The year’s news seemed prime to play into the film’s themes; after all, it’s easy to be paranoid when we know that the government is ready, willing and capable to watch us all, all the time. Also, we know that corporations carry, in some sense, even more power than governments right now, so it’s not too far of a stretch to spin a conspiracy with a simple everyman caught between two rival corporate titans. But Paranoia’s real crime is that it squanders the on-screen re-match between Air Force One adversaries Ford and Oldman. As for Liam Hemsworth, he needs to really decide if the best way to set himself apart from his more famous big bro is to be the poor man’s Channing Tatum.Previous Next
3) After Earth
In the future, humans will ruin the Earth so much that we have to abandon it and set up shop on new worlds. We’ll find out we’re not alone and have to fight alien bugs that sense our fear, but by controlling our emotions though a form of mental discipline called “ghosting,” we’re able to fight them. And, for some reason, we’ll all speak with bizarre accents that make us sound like we’re from Shakespeare, Alabama.
Rampant nepotism isn’t After Earth’s worst crime against cinema. In fact, there’s something understandably appealing about having two generations of Smiths on screen together. However, the Smiths show none of the liveliness they’re known for, because it’s demanded of them to employ the school of acting that says everyone in the future is more robotic by nature. Fault for that, I think, falls on director M. Night Shyamalan, who exercises his Serial Killer Earth instincts to the Nth degree, evolving from the killer winds of The Happening to the entire freakin’ planet in After Earth. Hopefully the twist ending in Shyamalan’s career is that he learns to make compelling cinema again.Previous Next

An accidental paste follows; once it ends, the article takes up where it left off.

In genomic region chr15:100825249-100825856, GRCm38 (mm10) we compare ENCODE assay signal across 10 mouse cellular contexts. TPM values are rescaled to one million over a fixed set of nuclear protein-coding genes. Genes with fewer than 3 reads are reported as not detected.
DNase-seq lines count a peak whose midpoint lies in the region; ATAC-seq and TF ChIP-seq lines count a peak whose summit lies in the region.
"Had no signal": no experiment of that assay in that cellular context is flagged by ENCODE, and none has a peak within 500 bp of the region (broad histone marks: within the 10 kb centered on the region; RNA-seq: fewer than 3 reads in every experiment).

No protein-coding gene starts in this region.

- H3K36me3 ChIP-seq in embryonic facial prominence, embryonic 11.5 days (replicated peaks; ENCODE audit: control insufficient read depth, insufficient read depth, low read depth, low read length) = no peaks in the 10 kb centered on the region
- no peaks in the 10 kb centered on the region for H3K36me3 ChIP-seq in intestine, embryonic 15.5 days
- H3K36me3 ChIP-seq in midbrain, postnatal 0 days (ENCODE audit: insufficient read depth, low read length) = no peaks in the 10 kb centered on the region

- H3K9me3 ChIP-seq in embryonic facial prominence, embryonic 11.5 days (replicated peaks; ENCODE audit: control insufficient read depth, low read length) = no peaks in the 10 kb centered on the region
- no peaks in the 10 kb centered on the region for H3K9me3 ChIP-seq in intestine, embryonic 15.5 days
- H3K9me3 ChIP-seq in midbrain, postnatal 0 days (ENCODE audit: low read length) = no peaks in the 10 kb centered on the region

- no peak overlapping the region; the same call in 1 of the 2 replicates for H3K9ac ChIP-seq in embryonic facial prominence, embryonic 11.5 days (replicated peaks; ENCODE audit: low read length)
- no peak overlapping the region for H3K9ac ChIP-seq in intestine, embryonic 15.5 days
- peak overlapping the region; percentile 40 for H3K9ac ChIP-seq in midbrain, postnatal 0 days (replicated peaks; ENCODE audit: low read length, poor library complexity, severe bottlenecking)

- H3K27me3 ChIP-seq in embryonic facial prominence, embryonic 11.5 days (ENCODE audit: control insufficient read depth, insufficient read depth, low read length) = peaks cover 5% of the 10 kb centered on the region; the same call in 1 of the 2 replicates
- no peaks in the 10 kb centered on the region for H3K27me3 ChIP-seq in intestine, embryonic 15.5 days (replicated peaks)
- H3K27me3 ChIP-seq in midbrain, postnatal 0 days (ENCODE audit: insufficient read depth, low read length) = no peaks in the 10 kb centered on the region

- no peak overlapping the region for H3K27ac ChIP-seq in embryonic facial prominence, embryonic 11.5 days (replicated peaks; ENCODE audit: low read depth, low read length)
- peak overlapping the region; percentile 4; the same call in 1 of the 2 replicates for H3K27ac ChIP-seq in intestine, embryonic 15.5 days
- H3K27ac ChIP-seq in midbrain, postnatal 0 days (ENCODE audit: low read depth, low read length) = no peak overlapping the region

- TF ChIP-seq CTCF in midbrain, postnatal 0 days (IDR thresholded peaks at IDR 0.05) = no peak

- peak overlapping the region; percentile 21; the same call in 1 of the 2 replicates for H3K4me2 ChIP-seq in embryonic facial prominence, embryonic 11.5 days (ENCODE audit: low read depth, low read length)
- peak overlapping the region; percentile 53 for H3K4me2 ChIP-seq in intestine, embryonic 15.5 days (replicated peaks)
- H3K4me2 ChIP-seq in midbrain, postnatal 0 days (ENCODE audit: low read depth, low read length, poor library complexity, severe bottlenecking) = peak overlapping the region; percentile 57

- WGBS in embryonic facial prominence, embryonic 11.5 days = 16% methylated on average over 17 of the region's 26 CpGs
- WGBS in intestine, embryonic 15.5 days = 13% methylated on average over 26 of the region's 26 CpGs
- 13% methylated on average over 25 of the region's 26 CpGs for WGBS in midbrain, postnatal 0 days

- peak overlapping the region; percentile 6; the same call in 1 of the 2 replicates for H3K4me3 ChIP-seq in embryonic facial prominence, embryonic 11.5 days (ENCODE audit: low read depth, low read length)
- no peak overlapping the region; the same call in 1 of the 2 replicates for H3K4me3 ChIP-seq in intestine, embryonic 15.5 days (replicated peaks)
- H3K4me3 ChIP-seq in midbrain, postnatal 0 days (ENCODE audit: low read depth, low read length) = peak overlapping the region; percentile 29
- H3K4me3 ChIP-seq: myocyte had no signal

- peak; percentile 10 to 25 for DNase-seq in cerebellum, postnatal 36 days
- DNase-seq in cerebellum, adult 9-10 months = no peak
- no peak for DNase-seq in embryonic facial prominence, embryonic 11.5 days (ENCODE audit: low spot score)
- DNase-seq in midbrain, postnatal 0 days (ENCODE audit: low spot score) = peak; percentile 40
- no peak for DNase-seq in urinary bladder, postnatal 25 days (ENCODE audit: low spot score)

2) A Good Day to Die Hard
There was a recent news story about the development of a sixth Die Hard movie that would take John McClane to Japan and the home office of Nakatomi to mark the 30th anniversary of the events depicted in the first movie. Oh Lord, how I wish that they had made that movie! Instead, we get some hackneyed story about how McClane must journey to Russia to reconnect with his CIA agent son, and – Surprise! – they hate each other.
So what we get is a tired retread of the previous Die Hard films with Jai Courtney’s Jack McClane in the sidekick role, and fittingly, the whole affair was overseen by John Moore, the director of tired retreads of Flight of the Phoenix and The Omen. Between the incomprehensible motivations, unimpressive villains, and Willis’ portrayal of McClane as a grumpy old man Terminator, it’s not hard to see A Good Day to Die Hard as a soulless and pedantic corporate product made solely to capitalize on the “Die Hard” brand name. The franchise that launched a thousand imitators can’t even be bothered to copy the things that made it great in the first place, if it could even remember what those qualities were any more.
Maybe we’re all getting too old for this.Previous Next
1) Movie 43
It’s not exactly a terrible idea in concept, to bring together a bunch of filmmakers and a large ensemble of talented actors for an anthology comedy that pushes boundaries and the envelope. In the case of Movie 43 though, the producers forgot one crucial element in their comedy: the funny. In fact, the synopses of the sketches on Wikipedia are funnier than the actual segments in the film itself.
Now, you may think it’s a matter of good taste and bad taste, but it’s mostly a matter of what’s genuinely funny and what’s only funny if you’re a 12-year-old hopped on too much soda and Doritos and flirting with what they think more adult comedy is supposed to look like. All the low-brow highlights are hit: internet porn, menstrual cycles, explosive diarrhea, foul-mouthed leprechauns, and body parts that look like other body parts are all game, but the game is been there/done that, and the prize is two hours you’ll never get back.
Usually when all this Hollywood effort is poured into something so pointless, it’s for an awards show like the Golden Globes, but no one’s a winner with Movie 43.
So that does it for our list. Are there any films that deserve to be here that you think we left out? If so, sound off in the comments below and let us know which films you hated this year.Previous